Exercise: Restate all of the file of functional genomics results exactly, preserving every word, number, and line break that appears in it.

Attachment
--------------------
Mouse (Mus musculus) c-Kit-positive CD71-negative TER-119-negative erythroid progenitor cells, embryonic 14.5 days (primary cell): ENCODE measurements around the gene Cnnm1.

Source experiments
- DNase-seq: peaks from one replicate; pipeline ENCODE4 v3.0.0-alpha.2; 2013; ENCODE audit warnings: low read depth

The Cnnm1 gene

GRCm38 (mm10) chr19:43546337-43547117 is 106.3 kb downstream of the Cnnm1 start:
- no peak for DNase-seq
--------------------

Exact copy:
Mouse (Mus musculus) c-Kit-positive CD71-negative TER-119-negative erythroid progenitor cells, embryonic 14.5 days (primary cell): ENCODE measurements around the gene Cnnm1.

Source experiments
- DNase-seq: peaks from one replicate; pipeline ENCODE4 v3.0.0-alpha.2; 2013; ENCODE audit warnings: low read depth

The Cnnm1 gene

GRCm38 (mm10) chr19:43546337-43547117 is 106.3 kb downstream of the Cnnm1 start:
- no peak for DNase-seq